Worth getting out of bed for
Rent a boat from Noleggio Barche Lucibello and take a jaunt to Capri for the day. En route, stop off at some of the natural cave formations, particularly La Grotta Bianca, where you can see a reflection of the Virgin Mary in the water from the cave above. For more landlubberly travel, hire a Vespa and tour the coast in true Italian style. The nearby village of Nerano is famous for its spaghetti con zuchini, so stop there for lunch before heading up to Ravello, the hilltop town famous for its amazing viewpoints. Once you've soaked up the panorama, head back down the hill to Villa Cimbrone, to sup a limoncello in its gorgeous gardens that cascade down the mountainside. Those with stamina to spare can tackle the Path of the Gods: a hiking route from Agerola to Positano, which passes by this stretch of coast.
A two-minute wander from Casa Angelina,La Strada is a very friendly little restaurant, offering fresh fish, good steaks and excellent Italian wines. In Praiano, we also love Trattoria San Gennaro for its fine views, informal atmosphere and fuss-free yet fantastic pizzas.At night, you can dine on the balcony and see the lights of Positano twinkling across the bay. Nestling in a quiet cove, a short boat ride from the hotel, Trattoria DaArmandino, (+39 089 874087) is a family-run restaurant on the seashore with a very local flavour: recipes have been handed down the generations and local musicians frequently come to sweeten the air.
Too much work and winter-induced malaise means these Mr Smiths are due a holiday. An empty long weekend and some last-minute flights to the Amalfi Coast present themselves, and we pounce. We’re on that plane faster than you can say ‘Andiamo!’. The second we come soaring into the shimmering haze of the Bay of Naples, all work stresses dissipate, replaced by thoughts of oranges plucked from the tree, pizzas pulled from the wood-fired oven, and Campari, well, straight from the bottle.
Though we’d planned on renting a car, the prospect of tackling the coast’s notoriously zigzagging roads brings out the scaredy cat in me, and we decide to take a taxi. A little flirt with car sickness and a near miss with a giant lemon (actually a lemonade truck) aside, the journey is smooth and pleasant – thanks mostly to the eye-popping view. Panoramas of this glistening gulp of the Med and its dramatic coastline hit us from every angle as we wend our way round the Gulf of Naples down to the southern coast of the Sorrentine Peninsula.
Positano marks our penultimate pitstop before the tiny village of Praiano. Hanging on the craggy landscape, tiers of pale apricot abodes seem on the brink of tumbling into the crystalline sea beneath (Mr Smith goes as far as describing it as ‘impossibly sapphire’). The first thing that strikes you about this rugged corner of Amalfi is how astonishing it is that people ever came to live here: incredibly steep and impassably rocky, it is mind-boggling to think the Italians made it this far.
A whitewashed stalagmite of minimalist luxury on this rocky edge, Casa Angelina is invisible from the road, thanks to the near vertical cliff-face. To reach it, our taxi twists its way down a road that a limber mountain goat would find challenging. Before we’ve made it out of the car and passed Angelina’s swishing electric doors, we’ve had our bags prised from our dragging fists, replaced by glasses of fresh almond milk straight from an ice-bucket.
On initial inspection, Casa Angelina is how I would imagine Rupert Everett’s house to have looked in the 1990s: all whitewashed walls, clean lines and busts of beautiful women. And this is no bad thing: the Nineties’ look is back, after all (and I imagine Everett’s got impeccable taste). Our celestial casa is an art hotel, and colourful contemporary paintings and sculptures by Tim Cotterill, Gina Nahle Bauer and Sergio Bustamante are bright and intriguing. These fantasy-world bronzes, Murano glass sculptures and papier-mâché figures, if not to everyone’s taste, make for engaging eye-stops between white spaces and cerulean sky-and-sea views beyond.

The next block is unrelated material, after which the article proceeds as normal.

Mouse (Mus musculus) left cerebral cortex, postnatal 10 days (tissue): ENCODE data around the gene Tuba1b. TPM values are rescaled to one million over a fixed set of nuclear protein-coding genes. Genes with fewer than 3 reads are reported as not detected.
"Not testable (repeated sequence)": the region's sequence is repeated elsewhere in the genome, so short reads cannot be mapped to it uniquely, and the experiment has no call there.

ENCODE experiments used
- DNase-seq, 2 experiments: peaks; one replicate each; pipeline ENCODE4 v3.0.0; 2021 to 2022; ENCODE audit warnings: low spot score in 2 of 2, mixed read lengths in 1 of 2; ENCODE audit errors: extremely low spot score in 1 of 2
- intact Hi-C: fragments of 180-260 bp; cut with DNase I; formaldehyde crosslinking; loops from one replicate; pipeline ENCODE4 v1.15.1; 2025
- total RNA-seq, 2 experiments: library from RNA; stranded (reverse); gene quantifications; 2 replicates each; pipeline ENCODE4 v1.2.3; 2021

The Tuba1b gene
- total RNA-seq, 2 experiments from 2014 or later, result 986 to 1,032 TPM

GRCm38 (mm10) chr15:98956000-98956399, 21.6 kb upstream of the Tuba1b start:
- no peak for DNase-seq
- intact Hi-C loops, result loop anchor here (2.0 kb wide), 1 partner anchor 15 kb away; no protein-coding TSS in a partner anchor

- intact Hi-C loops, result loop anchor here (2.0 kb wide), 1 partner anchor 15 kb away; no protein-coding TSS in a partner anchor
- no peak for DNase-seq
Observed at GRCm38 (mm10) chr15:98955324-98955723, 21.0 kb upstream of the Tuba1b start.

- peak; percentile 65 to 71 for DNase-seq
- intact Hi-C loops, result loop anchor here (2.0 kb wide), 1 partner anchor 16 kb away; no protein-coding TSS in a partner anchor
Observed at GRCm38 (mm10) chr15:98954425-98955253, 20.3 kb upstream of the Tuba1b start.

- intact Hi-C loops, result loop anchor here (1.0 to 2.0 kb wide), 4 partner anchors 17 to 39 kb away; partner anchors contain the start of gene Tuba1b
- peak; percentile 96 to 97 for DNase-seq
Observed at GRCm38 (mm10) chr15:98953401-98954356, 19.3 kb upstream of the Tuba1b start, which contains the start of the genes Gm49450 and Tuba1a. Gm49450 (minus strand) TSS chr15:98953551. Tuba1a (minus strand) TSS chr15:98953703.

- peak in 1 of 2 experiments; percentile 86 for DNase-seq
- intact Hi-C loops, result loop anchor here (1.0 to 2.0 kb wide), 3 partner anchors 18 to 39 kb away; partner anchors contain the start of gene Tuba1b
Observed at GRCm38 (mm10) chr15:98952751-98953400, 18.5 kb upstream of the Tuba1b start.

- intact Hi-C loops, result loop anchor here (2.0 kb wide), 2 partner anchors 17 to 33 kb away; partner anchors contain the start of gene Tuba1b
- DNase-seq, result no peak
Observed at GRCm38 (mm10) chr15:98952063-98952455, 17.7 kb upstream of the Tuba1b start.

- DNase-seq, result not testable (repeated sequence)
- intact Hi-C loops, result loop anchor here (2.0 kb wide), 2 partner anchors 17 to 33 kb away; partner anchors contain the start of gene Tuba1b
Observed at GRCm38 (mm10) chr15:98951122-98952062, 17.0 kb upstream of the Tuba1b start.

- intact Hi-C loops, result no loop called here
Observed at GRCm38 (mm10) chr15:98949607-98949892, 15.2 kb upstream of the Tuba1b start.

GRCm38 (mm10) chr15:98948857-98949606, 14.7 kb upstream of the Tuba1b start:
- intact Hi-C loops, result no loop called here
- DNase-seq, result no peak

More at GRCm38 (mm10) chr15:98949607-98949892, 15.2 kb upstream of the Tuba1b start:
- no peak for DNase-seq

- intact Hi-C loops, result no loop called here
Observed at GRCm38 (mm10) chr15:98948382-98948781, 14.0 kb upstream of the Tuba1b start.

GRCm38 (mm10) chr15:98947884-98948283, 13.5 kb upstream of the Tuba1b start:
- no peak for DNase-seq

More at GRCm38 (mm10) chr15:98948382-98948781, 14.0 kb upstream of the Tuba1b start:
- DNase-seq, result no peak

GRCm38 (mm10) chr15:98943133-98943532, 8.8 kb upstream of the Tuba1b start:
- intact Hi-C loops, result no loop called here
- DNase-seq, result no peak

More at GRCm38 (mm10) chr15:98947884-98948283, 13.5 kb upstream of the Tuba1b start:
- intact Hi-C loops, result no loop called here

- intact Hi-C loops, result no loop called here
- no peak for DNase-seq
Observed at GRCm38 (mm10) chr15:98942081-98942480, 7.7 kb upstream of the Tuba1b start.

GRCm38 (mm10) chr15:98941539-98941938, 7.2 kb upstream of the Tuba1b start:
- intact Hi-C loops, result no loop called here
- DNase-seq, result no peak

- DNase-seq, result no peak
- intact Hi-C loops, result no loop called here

Our spacious, light-flooded bedroom also has a small, sea-facing balcony, which we quickly take to with glasses of free champagne. Frankly, we are desperate to get our alabaster bodies into the sun – even if it is by now already 5pm. A quick shower in the well-proportioned, very white, beautifully tiled bathroom, and we’re ready for a stroll down to the sea. ‘A hike!’ declares Signor Smith. The walk is worth it. A trip down in the elevator and then we follow the steps down a meandering, olive-tree-lined path to a secluded beach bar. Negronis in hand, we plot up and open the floodgates to some serious awe, inspired by watching the Mediterranean sun sink into that mesmerising sea.
Strolling, and pausing intermittently for a little breath to be stolen, is what mostly fills our time in Praiano. Orange-tree-shaded lanes, an aquamarine-sea-facing church – it’s a landscape that is unspeakably beautiful. We eat our way through Praiano’s handful of restaurants, perhaps peaking with the massive, tasty pizzas from Trattoria San Gennaro. Traveller-beloved tiny towns litter the Amalfi Coast, and Positano, despite being full of Italian tourists and their little pooches, is soul-stirringly pretty and welcoming. Amalfi itself is worth a visit alone for its unparalleled gelato.
When it comes to our last night, our freshly uplifted hearts plummet briefly: it’s too nice here. We’re sad to be departing Casa Angelina, so we savour our stay down to the very last drop by dining at the hotel’s own restaurant, Un Piano nel Cielo. Feeling romantic, full by now with great food, wine and sun, Mr Smith and I plump for the tasting menu and a bottle of delicious local Aglianico. From the off – a meltingly fresh monkfish, juicy pancetta and tasty sautéed broad bean salad – each of the seven dishes is among the best we’ve had on our trip: no small claim in this gourmet’s paradise.
Praiano’s scenery has been some of the most beautiful we’ve ever seen, the food is universally faultless and our hotel is a dream. Thinking back to those initial weekend aspirations, we’ve successfully ticked a lot of boxes. At least 20 oranges were devoured straight from the tree; maybe five chewy yet crispy pizzas were wolfed direct from the oven. Campari bottles slugged? Too many to mention. And as for our trip away… it was one in a million.